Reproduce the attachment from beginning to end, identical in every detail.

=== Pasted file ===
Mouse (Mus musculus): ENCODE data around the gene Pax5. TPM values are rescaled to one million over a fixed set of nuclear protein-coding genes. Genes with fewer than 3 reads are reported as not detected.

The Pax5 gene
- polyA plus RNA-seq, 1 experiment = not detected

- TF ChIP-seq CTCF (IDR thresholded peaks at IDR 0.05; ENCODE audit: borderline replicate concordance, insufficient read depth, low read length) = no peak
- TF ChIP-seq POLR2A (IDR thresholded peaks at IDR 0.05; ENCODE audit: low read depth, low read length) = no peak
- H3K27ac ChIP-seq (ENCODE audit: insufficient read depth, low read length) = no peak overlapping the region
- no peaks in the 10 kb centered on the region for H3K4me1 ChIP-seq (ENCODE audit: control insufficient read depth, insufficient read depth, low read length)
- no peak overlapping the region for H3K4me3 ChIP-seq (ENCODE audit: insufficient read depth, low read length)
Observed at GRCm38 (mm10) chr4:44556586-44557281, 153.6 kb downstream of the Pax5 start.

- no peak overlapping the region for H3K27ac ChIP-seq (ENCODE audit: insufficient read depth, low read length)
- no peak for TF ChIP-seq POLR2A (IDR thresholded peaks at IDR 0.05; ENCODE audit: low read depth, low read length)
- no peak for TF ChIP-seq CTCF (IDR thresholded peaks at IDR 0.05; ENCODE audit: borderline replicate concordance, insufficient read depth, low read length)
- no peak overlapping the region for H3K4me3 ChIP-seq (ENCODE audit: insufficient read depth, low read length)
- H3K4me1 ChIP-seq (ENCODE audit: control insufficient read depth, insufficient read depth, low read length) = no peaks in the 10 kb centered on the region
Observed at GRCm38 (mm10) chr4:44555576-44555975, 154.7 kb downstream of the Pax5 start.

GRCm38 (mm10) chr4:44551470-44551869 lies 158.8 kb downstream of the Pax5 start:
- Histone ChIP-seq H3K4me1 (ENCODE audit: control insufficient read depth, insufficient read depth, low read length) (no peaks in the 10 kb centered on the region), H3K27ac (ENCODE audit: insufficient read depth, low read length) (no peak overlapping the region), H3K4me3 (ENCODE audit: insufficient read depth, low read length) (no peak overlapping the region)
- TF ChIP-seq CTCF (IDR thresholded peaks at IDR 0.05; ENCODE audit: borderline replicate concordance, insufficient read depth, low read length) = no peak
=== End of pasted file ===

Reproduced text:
Mouse (Mus musculus): ENCODE data around the gene Pax5. TPM values are rescaled to one million over a fixed set of nuclear protein-coding genes. Genes with fewer than 3 reads are reported as not detected.

The Pax5 gene
- polyA plus RNA-seq, 1 experiment = not detected

- TF ChIP-seq CTCF (IDR thresholded peaks at IDR 0.05; ENCODE audit: borderline replicate concordance, insufficient read depth, low read length) = no peak
- TF ChIP-seq POLR2A (IDR thresholded peaks at IDR 0.05; ENCODE audit: low read depth, low read length) = no peak
- H3K27ac ChIP-seq (ENCODE audit: insufficient read depth, low read length) = no peak overlapping the region
- no peaks in the 10 kb centered on the region for H3K4me1 ChIP-seq (ENCODE audit: control insufficient read depth, insufficient read depth, low read length)
- no peak overlapping the region for H3K4me3 ChIP-seq (ENCODE audit: insufficient read depth, low read length)
Observed at GRCm38 (mm10) chr4:44556586-44557281, 153.6 kb downstream of the Pax5 start.

- no peak overlapping the region for H3K27ac ChIP-seq (ENCODE audit: insufficient read depth, low read length)
- no peak for TF ChIP-seq POLR2A (IDR thresholded peaks at IDR 0.05; ENCODE audit: low read depth, low read length)
- no peak for TF ChIP-seq CTCF (IDR thresholded peaks at IDR 0.05; ENCODE audit: borderline replicate concordance, insufficient read depth, low read length)
- no peak overlapping the region for H3K4me3 ChIP-seq (ENCODE audit: insufficient read depth, low read length)
- H3K4me1 ChIP-seq (ENCODE audit: control insufficient read depth, insufficient read depth, low read length) = no peaks in the 10 kb centered on the region
Observed at GRCm38 (mm10) chr4:44555576-44555975, 154.7 kb downstream of the Pax5 start.

GRCm38 (mm10) chr4:44551470-44551869 lies 158.8 kb downstream of the Pax5 start:
- Histone ChIP-seq H3K4me1 (ENCODE audit: control insufficient read depth, insufficient read depth, low read length) (no peaks in the 10 kb centered on the region), H3K27ac (ENCODE audit: insufficient read depth, low read length) (no peak overlapping the region), H3K4me3 (ENCODE audit: insufficient read depth, low read length) (no peak overlapping the region)
- TF ChIP-seq CTCF (IDR thresholded peaks at IDR 0.05; ENCODE audit: borderline replicate concordance, insufficient read depth, low read length) = no peak